A second-rate dictator can survive by suppressing his own people, but to achieve first-class dictatorial stature, nothing works as well as war.
Erdogan may have pursued authoritarianism by suppressing freedom of the press and the independence of the judiciary, but he achieved it by turning on the Kurds–both peaceful Turkish Kurds and militant Syrian Kurds, using the Kurds as scapegoats to justify his drive for personal power. And it worked: it is the oldest con in the book.
Unfortunately for everyone, he is now locked in. It would take political genius indeed for Erdogan suddenly to turn democrat and welcome all his people as full citizens with equal political rights. It is crucial to remember that Erdogan attacked Turkish citizens of Kurdish descent not for defense but after the pro-Kurdish party had just won a breakthrough electoral victory gaining national support and the right to 80 seats in parliament. The issue facing Erdogan at that moment was not “terrorism” but the prospect of a moderate, democratic, pro-Kurdish party peacefully getting enough votes to deny Erdogan his dream of re-writing Turkey’s constitution to replace Turkish democracy with authoritarian rule under himself.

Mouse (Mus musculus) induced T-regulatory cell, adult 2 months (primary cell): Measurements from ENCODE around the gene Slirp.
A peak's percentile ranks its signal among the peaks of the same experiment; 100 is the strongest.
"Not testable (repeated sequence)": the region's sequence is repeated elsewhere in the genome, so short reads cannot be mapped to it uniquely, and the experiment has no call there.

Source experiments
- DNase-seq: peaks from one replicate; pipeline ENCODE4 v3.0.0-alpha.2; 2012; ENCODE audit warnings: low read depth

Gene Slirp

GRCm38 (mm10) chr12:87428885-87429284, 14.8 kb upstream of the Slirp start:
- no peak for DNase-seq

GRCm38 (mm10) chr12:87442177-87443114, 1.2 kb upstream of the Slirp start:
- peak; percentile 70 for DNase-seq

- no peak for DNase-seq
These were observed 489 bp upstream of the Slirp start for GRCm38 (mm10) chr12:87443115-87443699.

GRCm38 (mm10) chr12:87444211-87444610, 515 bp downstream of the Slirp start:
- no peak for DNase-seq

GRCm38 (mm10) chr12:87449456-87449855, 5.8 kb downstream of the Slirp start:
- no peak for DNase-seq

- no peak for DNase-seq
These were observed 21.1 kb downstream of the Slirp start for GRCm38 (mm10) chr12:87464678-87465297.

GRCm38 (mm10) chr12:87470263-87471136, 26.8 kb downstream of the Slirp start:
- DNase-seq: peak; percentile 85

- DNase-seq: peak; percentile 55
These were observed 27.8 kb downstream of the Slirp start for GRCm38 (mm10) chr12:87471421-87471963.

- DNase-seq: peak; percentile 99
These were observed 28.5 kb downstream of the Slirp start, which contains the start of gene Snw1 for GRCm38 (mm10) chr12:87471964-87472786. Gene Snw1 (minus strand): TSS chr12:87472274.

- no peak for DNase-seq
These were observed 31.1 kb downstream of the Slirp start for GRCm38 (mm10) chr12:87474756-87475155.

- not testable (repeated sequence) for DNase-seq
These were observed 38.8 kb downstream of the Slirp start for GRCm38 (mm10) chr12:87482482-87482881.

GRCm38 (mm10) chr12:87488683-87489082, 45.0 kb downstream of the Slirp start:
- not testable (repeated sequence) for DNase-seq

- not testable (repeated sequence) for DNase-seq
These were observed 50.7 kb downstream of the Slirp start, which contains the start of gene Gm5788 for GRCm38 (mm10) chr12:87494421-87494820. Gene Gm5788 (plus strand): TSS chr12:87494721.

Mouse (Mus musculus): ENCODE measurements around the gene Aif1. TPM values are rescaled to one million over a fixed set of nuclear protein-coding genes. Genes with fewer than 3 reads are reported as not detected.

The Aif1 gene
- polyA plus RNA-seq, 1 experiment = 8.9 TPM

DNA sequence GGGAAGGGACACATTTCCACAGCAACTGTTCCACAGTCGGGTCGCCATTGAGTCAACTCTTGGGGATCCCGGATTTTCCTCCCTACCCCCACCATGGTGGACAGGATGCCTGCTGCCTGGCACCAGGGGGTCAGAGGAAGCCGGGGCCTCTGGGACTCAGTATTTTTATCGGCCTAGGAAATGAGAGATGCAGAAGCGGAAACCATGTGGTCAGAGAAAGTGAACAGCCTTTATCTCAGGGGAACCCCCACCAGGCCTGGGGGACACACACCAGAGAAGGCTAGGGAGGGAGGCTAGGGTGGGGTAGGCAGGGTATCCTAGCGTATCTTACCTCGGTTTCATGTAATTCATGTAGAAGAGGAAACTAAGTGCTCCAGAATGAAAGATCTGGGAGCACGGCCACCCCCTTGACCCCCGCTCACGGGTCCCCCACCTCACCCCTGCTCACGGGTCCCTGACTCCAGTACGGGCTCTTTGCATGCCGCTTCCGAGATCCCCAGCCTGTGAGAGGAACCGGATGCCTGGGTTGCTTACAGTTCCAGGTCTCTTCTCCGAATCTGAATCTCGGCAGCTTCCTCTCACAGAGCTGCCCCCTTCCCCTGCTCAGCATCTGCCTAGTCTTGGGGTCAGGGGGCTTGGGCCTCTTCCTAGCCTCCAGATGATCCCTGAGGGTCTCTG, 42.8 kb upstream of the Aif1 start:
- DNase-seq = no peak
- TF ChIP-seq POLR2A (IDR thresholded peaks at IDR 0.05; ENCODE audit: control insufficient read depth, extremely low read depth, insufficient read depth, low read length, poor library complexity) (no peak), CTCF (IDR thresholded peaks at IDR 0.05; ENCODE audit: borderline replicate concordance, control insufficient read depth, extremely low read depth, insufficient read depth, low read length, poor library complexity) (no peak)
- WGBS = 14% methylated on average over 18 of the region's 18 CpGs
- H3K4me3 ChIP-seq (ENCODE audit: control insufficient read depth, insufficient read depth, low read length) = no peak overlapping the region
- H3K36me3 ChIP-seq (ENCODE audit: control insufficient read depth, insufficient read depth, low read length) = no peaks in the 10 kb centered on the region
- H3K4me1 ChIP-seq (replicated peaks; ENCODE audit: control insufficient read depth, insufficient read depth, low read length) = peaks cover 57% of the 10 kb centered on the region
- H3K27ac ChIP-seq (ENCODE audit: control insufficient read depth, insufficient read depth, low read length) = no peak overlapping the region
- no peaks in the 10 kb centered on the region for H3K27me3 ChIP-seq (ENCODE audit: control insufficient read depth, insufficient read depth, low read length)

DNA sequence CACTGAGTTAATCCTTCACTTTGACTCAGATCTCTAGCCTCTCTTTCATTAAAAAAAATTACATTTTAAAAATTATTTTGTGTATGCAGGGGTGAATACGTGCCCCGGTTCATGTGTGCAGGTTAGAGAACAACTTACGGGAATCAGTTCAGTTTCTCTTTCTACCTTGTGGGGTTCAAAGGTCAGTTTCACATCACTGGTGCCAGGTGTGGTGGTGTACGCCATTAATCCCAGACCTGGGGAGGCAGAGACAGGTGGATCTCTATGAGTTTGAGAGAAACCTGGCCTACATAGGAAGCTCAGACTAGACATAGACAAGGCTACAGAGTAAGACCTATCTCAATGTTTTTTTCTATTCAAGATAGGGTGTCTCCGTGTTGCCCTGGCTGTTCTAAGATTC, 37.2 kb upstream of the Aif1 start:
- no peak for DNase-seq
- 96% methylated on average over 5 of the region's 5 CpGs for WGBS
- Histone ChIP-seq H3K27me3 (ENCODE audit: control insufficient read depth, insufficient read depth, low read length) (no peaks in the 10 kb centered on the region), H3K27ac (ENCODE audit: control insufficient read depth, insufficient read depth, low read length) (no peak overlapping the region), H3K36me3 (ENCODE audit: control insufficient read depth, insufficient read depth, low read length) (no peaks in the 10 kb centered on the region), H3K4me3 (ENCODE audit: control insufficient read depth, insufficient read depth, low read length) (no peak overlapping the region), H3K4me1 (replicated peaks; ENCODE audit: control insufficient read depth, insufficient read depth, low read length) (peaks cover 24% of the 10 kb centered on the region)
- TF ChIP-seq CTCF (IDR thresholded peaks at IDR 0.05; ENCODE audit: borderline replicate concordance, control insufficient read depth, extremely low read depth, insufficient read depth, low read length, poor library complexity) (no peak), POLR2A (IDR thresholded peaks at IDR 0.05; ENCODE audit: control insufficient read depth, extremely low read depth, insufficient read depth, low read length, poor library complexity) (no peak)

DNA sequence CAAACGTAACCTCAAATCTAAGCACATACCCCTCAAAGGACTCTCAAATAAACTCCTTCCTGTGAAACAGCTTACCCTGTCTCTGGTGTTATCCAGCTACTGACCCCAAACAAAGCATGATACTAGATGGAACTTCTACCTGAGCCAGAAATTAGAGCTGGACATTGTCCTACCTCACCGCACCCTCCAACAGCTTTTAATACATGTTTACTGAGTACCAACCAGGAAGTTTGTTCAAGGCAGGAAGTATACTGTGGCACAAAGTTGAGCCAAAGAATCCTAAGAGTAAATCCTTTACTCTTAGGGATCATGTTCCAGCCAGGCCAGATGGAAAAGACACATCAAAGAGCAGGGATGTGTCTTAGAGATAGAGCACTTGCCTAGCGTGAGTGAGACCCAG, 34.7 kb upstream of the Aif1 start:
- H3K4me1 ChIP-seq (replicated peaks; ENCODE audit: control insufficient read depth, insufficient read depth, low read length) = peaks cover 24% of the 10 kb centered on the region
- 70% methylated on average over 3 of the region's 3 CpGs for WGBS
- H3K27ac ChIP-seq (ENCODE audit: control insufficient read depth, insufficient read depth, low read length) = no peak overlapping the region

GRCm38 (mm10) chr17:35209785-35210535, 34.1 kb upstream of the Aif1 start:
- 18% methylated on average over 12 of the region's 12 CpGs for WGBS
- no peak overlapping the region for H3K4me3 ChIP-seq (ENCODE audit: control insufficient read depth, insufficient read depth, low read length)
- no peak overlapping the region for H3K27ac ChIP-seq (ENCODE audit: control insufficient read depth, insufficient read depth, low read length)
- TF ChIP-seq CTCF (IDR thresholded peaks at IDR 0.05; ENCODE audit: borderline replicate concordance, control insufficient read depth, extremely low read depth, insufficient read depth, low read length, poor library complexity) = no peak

Having used the Kurds as his scapegoat to achieve full power, it is highly doubtful that he will find the will and the way to turn away from racial repression domestically, but–ominously for a Mideast already filled to the brim with chaos–as long as Erdogan holds grimly onto power over a society split right down the middle, the logic of his position will propel him toward a general war against Kurds region-wide. The two Turkish bombing strikes that immediately followed Erdogan’s referendum victory should be interpreted in that context: they are a portent of things to come.
Dictatorship feeds off war because war is the easiest way to con (“in this historic moment of threat, only I can save you”) a population into bending its knee and accepting repression. If the repression was originally justified as protection against a domestic minority, the logic of the situation predicts further racism; if the minority lives on both sides of the border, the logic of the situation predicts regional war.
Dictators need tension, violence, and–even better, from their perspective–war. This sad conclusion has nothing in particular to do with Turks or Muslims; it is simply part of the human condition…at least, until we achieve a higher level of civilization. The people of Turkey are now but the latest victim of a very old political dynamic that Americans are just as vulnerable to as every other society.